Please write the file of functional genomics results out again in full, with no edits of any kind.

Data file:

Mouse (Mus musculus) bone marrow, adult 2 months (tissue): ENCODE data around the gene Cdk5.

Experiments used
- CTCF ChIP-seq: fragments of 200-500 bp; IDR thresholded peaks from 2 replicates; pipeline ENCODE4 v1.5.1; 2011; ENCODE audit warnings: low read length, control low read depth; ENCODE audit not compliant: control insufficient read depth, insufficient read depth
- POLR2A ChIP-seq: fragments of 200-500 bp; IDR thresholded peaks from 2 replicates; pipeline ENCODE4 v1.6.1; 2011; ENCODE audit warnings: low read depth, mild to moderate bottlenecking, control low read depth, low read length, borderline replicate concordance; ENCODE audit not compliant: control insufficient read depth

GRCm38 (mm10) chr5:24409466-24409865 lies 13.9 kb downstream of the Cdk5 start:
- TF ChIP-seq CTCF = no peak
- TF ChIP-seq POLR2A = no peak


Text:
Mouse (Mus musculus) bone marrow, adult 2 months (tissue): ENCODE data around the gene Cdk5.

Experiments used
- CTCF ChIP-seq: fragments of 200-500 bp; IDR thresholded peaks from 2 replicates; pipeline ENCODE4 v1.5.1; 2011; ENCODE audit warnings: low read length, control low read depth; ENCODE audit not compliant: control insufficient read depth, insufficient read depth
- POLR2A ChIP-seq: fragments of 200-500 bp; IDR thresholded peaks from 2 replicates; pipeline ENCODE4 v1.6.1; 2011; ENCODE audit warnings: low read depth, mild to moderate bottlenecking, control low read depth, low read length, borderline replicate concordance; ENCODE audit not compliant: control insufficient read depth

GRCm38 (mm10) chr5:24409466-24409865 lies 13.9 kb downstream of the Cdk5 start:
- TF ChIP-seq CTCF = no peak
- TF ChIP-seq POLR2A = no peak